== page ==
Straus Creamery is one of the main local organic dairies in my area and they've recently released a delicious sour cream that has me over the moon. Creamy, rich and tangy, it has put sour cream, a product I haven't used in a long time, back in my good graces. Why was sour cream off my shopping list for so many years? Read on for a list of what's usually in the commercial brands of sour cream to see where things begin to go wrong.
Most large dairy companies that sell nationwide have to add a lot of stabilizers and preservatives to their products to keep them 'fresh' while being shipped and stored on the shelf of your local supermarket. This means that your average sour cream label can look like this:
Grade A Cultured Cream, Milk, Food Starch-modified, Guar Gum, Sodium Phosphate, Locust Bean Gum, Sodium Citrate, Carrageenan, Dextrose, Potassium Sorbate, Enzymes.Ugh.
By contrast, Straus sour cream is made with organic milk and cream, plus enzymes. That's it! It is made in small batches, using a traditional slow culture process that takes 16 hours. You can buy either full fat or low fat versions (I prefer full fat) and best of all, it doesn't break when heated, so it's a great addition to stroganoff or paprikash.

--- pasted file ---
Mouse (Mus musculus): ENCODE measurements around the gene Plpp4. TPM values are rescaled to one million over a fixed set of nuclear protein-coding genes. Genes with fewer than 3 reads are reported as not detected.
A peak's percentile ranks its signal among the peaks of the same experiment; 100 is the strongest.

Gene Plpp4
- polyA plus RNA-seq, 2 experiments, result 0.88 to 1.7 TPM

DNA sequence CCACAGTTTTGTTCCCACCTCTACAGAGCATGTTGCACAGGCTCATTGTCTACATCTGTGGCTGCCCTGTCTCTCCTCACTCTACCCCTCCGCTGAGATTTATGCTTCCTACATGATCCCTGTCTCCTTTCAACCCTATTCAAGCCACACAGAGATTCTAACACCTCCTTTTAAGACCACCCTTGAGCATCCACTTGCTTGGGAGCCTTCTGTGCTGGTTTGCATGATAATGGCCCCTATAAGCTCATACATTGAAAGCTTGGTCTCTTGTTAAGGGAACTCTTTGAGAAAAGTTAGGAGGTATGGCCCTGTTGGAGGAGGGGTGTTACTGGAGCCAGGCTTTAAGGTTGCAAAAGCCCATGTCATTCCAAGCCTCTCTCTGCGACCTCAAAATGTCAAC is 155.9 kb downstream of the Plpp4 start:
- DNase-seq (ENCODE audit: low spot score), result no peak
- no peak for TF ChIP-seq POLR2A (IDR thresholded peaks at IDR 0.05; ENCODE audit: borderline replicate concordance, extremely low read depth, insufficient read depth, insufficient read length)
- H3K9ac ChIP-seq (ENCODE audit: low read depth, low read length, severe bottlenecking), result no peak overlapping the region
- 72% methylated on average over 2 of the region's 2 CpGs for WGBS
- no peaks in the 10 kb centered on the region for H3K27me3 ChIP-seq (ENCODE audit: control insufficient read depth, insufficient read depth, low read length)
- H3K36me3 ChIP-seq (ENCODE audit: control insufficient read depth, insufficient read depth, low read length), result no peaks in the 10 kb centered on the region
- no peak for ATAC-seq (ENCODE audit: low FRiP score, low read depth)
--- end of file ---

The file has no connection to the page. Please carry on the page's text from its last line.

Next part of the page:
Commercial sour creams also lack a certain depth of flavor. They often taste flat and greasy to me. In comparison, the Straus product is velvety and rich, with a tangy sweetness that allows the complexity of the milk and cream to come through. It's like the difference between velvet that is made with polyester (commercial) and velvet that is made with silk (Straus).
I know this is a product local to the Bay Area but I'm bringing it up today to encourage you to seek out local organic (or nearly organic) dairies in your region. There are many sources for helping you find them, starting with a simple Google search. You can also ask around at your local famers' market or visit a local coop if you have one.
Have you tried this sour cream? Got another great sour cream to recommend?
(Image: Straus Family Creamery)